These are the 14 Things That Kill Once-Great Companies

By Scott Kirsner |  April 3, 2018

Too many large companies rest on their laurels and assume they will forever remain relevant. They get obsessed with their direct competitors and ignore the things their customers actually care about.

They also assume that simply saying the word “innovation” a lot, or adding it to a few peoples’ job titles, will somehow help them figure out the future.

Meanwhile, on a daily basis, they are actively getting in their own way when it comes to investing, testing, and building things that will create growth in that not-so-distant future.

These are 14 of the most common things we at InnoLead see companies doing, thinking, and saying that lead to decline and eventual irrelevance:

  1. All the smartest people work for us. We don’t need to look outside for solutions, ideas, or help.
  2. Marketing is the only group allowed to communicate with the customer. (But they can run a focus group for you in six months.)
  3. Every new concept needs to have an iron-clad business case showing how it can become a billion-dollar business.
  4. We need to cut costs now, without rethinking our model/store format/experience. That can come later.
  5. Digital customer acquisition, sales, service, and support are a low priority and underfunded. Most resources still go to marketing and selling things “ye olde fashioned way.” (Please note, our fax number has recently changed.)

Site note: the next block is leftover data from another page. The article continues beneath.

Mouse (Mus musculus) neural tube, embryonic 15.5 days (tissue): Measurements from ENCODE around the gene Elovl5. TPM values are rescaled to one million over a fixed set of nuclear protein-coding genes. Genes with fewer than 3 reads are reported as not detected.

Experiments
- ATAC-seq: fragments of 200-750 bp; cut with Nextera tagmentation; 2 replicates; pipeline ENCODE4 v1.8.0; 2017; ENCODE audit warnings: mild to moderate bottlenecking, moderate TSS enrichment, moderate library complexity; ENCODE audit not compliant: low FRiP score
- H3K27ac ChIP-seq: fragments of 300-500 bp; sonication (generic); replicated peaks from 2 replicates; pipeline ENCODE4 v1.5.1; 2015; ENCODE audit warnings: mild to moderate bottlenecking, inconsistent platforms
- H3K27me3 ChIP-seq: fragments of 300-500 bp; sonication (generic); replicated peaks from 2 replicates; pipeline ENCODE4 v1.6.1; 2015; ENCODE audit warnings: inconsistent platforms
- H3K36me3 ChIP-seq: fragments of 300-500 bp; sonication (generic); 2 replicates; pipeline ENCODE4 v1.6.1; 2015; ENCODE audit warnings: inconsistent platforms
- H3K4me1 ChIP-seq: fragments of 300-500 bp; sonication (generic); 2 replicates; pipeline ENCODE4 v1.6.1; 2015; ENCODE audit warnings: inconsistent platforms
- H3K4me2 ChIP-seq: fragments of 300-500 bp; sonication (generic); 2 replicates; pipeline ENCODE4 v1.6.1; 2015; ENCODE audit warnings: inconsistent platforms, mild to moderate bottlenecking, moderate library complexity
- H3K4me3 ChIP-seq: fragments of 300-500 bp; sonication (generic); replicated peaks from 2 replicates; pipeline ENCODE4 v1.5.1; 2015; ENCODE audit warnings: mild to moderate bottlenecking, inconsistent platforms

6. We need to wait until the annual strategy or budget review rolls around to discuss the need for a strategic shift or any new investment.
  7. We need to wait for the integration work following our latest mega-merger to be completed. Then we can focus on innovation.
  8. We need to wait for the management consultants/new CEO/innovation committee to finish up an 18-month review that will tell us how to innovate.
  9. It’s far more important to be seen in meetings inside the building than to ever go outside the building for any reason.
  10. We already have laid out the tech roadmap for the next five years, and [this new thing that is obviously gaining momentum] is not on it.
  11. We don’t buy from startups, so let’s wait until Microsoft/Oracle/Salesforce/IBM offers this same capability.
  12. The leadership team spent three days in Silicon Valley and set up a partnership with an accelerator program there, so we are all set on the innovation front.
  13. Innovating is what our two-person innovation team is doing.
  14. We know we aren’t able to hire our industry’s top talent like we used to, but let’s just keep hiring the same way we’ve always hired

What’s missing from this list? Post a comment below.